10. PM2.5 data reliability, consistency, and air quality assessment in five Chinese cities

    NASA Astrophysics Data System (ADS)

    Liang, Xuan; Li, Shuo; Zhang, Shuyi; Huang, Hui; Chen, Song Xi

    2016-09-01

    We investigate particulate matter (PM2.5) data reliability in five major Chinese cities: Beijing, Shanghai, Guangzhou, Chengdu, and Shenyang by cross-validating data from the U.S. diplomatic posts and the nearby Ministry of Environmental Protection sites based on 3 years' data from January 2013. The investigation focuses on the consistency in air quality assessment derived from the two data sources. It consists of studying (i) the occurrence length and percentage of different PM2.5 concentration ranges; (ii) the air quality assessment for each city; and (iii) the winter-heating effects in Beijing and Shenyang. Our analysis indicates that the two data sources produced highly consistent air quality assessment in the five cities. This is encouraging as it would inject a much needed confidence on the air pollution measurements from China. We also provide air quality assessments on the severity and trends of the fine particulate matter pollution in the five cities. The assessments are produced by statistically constructing the standard monthly meteorological conditions for each city, which are designed to minimize the effects of confounding factors due to yearly variations of some important meteorological variables. Our studies show that Beijing and Chengdu had the worst air quality, while Guangzhou and Shanghai faired the best among the five cities. Most of the five cities had their PM2.5 concentration decreased significantly in the last 2 years. By linking the air quality with the amount of energy consumed, our study suggests that the geographical configuration is a significant factor in a city's air quality management and economic development.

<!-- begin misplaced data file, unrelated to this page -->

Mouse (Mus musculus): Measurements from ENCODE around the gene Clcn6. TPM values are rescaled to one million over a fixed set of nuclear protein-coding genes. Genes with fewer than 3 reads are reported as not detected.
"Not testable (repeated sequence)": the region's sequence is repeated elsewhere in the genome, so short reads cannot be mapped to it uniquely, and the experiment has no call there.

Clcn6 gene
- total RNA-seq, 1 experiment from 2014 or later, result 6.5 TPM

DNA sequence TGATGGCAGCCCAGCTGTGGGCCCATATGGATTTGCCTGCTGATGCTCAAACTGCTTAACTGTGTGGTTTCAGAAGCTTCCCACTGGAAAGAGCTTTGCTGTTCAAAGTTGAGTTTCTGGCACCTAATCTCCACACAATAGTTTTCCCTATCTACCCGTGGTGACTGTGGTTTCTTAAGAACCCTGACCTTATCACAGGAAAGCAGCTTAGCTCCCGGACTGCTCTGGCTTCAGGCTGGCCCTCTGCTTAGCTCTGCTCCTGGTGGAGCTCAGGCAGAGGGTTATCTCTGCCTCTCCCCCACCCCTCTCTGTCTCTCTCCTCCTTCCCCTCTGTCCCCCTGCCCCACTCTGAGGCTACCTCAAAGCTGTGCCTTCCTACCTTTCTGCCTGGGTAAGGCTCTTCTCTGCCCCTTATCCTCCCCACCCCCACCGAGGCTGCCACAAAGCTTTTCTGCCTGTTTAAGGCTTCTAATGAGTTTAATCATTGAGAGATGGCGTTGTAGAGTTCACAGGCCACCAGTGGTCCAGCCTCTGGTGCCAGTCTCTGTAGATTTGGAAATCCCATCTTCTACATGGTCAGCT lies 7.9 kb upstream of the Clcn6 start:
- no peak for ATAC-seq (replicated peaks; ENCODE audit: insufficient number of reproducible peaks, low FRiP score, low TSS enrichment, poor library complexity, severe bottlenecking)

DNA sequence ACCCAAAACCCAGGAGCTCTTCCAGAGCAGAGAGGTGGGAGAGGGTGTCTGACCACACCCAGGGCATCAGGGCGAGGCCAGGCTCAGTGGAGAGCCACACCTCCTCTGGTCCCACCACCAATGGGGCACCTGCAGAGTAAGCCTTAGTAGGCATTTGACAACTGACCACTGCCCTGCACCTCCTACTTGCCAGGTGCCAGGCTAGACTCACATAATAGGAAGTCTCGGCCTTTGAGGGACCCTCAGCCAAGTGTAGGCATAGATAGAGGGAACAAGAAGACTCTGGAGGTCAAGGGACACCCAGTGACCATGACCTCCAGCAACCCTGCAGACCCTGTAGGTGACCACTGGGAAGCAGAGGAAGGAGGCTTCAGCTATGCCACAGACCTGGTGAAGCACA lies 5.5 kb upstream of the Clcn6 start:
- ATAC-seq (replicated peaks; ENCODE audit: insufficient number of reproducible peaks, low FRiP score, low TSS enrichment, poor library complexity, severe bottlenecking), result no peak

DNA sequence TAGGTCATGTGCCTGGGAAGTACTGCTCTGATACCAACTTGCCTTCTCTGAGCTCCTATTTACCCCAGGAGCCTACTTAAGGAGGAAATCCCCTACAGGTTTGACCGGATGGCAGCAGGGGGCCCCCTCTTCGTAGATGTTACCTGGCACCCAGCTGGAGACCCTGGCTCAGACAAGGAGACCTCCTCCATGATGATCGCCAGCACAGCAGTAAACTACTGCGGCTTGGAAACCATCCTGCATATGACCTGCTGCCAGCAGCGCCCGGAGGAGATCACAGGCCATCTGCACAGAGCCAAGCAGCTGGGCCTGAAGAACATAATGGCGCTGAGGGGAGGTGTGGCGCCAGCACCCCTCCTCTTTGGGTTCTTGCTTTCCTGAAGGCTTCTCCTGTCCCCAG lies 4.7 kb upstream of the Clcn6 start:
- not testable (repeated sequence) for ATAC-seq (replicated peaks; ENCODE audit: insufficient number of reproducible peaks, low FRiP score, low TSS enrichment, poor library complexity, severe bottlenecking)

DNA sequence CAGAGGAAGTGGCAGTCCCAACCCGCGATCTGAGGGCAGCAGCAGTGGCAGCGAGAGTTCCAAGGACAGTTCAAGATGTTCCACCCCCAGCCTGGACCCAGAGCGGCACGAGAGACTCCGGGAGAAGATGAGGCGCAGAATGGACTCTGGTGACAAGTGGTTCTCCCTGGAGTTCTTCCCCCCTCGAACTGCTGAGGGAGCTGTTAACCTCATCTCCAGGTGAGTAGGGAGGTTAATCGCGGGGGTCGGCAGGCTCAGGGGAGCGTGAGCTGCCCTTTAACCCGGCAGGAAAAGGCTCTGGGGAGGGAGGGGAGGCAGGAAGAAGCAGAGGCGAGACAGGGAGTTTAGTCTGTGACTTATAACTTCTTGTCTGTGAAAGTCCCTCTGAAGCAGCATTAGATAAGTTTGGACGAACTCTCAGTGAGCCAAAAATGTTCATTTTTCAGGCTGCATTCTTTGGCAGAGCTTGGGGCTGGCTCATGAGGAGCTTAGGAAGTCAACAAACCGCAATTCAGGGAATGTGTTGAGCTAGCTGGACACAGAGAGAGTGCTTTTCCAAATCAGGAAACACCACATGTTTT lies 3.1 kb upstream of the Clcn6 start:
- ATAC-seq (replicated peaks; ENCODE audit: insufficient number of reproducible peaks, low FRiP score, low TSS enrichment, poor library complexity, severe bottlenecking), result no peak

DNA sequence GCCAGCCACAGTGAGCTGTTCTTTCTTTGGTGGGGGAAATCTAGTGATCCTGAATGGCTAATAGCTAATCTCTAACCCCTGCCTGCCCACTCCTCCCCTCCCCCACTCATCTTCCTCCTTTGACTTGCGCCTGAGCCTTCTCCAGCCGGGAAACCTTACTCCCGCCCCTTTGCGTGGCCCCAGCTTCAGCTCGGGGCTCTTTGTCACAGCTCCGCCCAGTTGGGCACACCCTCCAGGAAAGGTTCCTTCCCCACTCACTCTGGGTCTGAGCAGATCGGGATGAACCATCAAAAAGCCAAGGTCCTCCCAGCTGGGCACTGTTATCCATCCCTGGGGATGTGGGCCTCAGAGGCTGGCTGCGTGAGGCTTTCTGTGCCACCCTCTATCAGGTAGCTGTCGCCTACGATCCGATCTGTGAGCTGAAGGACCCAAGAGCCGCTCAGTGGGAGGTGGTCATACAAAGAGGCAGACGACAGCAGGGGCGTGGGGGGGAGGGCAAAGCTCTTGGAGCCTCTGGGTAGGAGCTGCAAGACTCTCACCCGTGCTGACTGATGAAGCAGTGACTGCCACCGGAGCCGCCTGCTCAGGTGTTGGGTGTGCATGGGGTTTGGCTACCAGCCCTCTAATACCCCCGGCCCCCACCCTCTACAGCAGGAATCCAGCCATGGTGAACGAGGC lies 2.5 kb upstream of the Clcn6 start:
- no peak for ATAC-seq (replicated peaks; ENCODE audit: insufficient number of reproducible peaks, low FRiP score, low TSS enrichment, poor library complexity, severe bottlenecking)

11. Indoor air quality assessment in the air traffic control tower of the Athens Airport, Greece.

    PubMed

    Helmis, Costas G; Assimakopoulos, Vasiliki D; Flocas, Helena A; Stathopoulou, Ourania I; Sgouros, George; Hatzaki, Maria

    2009-01-01